Credit cards can be a blessing or a curse when it comes to credit scores and debt. According to an article on debt.org, credit cards were first introduced in the late 1950s by Bank of America and are now held by more than 191 million Americans. In fact, the average number of credit cards per card holder is about 2.7 cards. They can come with an array of perks, points, and reward systems, but they’re not always worth it. Let’s review these conversation starters, for the next time you’re considering adding or switching out your primary credit card.
Do You Carry a Balance?
If you carry a balance, we advise avoiding reward-type credit cards. Rewards are dangled in the form of airline miles, points, or even cash back percentages, but they have a cost.The interest rate on these cards, which start at 24.99% and upward, is significantly higher as compared to non-reward cards, which are closer to 20.99%. Next up, let’s remember the annual fee you incur for the privilege of carrying the card in your wallet. Starting at “just” $99/year but increases as the rewards tiers and additional benefits are offered. Combine the cost of higher interest and the annual member fee, any “reward” benefit you earn is reduced or negated by these charges.
If you hold a rewards card for your small business, CPA Jamie Trull advises to routinely pay off your credit cards rather than holding a balance as the interest payments will compound and only hurt you in the long run.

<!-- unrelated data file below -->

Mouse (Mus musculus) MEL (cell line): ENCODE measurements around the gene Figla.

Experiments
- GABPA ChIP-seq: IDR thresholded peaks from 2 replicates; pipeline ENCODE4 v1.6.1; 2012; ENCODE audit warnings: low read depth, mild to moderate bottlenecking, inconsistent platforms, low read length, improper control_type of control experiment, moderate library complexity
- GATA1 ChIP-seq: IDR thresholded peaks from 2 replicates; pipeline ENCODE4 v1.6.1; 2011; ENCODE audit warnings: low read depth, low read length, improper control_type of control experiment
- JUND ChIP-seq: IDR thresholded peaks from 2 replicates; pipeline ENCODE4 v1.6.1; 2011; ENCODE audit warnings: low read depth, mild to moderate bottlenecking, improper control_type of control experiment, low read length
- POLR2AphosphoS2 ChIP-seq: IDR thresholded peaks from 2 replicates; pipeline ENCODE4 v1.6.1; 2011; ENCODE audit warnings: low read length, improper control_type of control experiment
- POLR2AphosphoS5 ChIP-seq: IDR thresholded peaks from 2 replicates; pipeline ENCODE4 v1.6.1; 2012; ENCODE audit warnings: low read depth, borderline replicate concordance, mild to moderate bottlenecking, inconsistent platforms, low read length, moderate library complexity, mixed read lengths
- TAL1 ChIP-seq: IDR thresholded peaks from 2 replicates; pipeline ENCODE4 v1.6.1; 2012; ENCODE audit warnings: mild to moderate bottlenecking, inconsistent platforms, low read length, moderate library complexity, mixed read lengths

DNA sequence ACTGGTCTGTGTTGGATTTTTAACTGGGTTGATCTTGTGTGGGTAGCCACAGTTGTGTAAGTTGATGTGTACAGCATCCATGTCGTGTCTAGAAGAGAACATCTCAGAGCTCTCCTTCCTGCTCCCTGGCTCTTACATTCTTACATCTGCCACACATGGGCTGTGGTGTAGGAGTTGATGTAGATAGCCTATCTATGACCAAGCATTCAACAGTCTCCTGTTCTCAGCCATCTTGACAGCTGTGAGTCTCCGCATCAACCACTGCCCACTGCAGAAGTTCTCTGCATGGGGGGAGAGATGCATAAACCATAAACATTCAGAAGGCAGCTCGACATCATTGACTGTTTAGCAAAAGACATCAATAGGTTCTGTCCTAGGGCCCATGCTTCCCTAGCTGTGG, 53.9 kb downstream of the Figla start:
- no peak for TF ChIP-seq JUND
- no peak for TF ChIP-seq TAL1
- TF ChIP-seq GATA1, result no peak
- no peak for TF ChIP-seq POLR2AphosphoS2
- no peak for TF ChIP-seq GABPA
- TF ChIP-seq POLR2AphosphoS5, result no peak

If you routinely pay off your balance in full and on-time, essentially using credit card(s) as a convenience tool then rewards cards offer valuable “to you” perks suggesting a second look. We are not fans of constant point-chasing methods as it often leads to increased spending as you seek to rack up points.
Maximize Your Rewards
If your wallet, physical or digital, already holds reward cards with the potential to give you more rewards, you need to act to maximize your rewards. This is very important, especially for higher tier cards, if you carry multiple cards simultaneously.
If you do decide to pay the higher annual fee, currently $550/year for Chase Sapphire Reserve card or the $5,000/year for the by invitation only Black American Express Card, you must hone in on your most desired benefits. But keep in mind, you’ll have to deliberately act in order to reap all of the benefits offered. Many of the newest benefit offerings like luxury retailer credits, airline fee rebates, and bonus points are not an automatic enrollment. In other words, to take full advantage of your benefits, you’ll have to pay close attention and enroll when necessary.
Not only that, but your credit card benefits should fit your lifestyle and preferences. If you’re an avid overseas traveler, then flexible airline points might be a good fit for you over retail rewards. Living in an airline’s hub city (Atlanta, Chicago) likely means a single branded card is a better option. However, never be wooed by a credit card incentive that you’ll rarely, if ever, use.
At the end of the day, your credit card should work for you and not you for your credit card. Consider all the moving parts involved when you analyze your available rewards and determine the card that works best for you and your family.
At Organized Instincts, our team of daily money managers help you capture your beloved credit card rewards and maintain your stellar credit score. Schedule a conversation today and learn how you can utilize our knowledge to enjoy your rewards with the greatest outcome.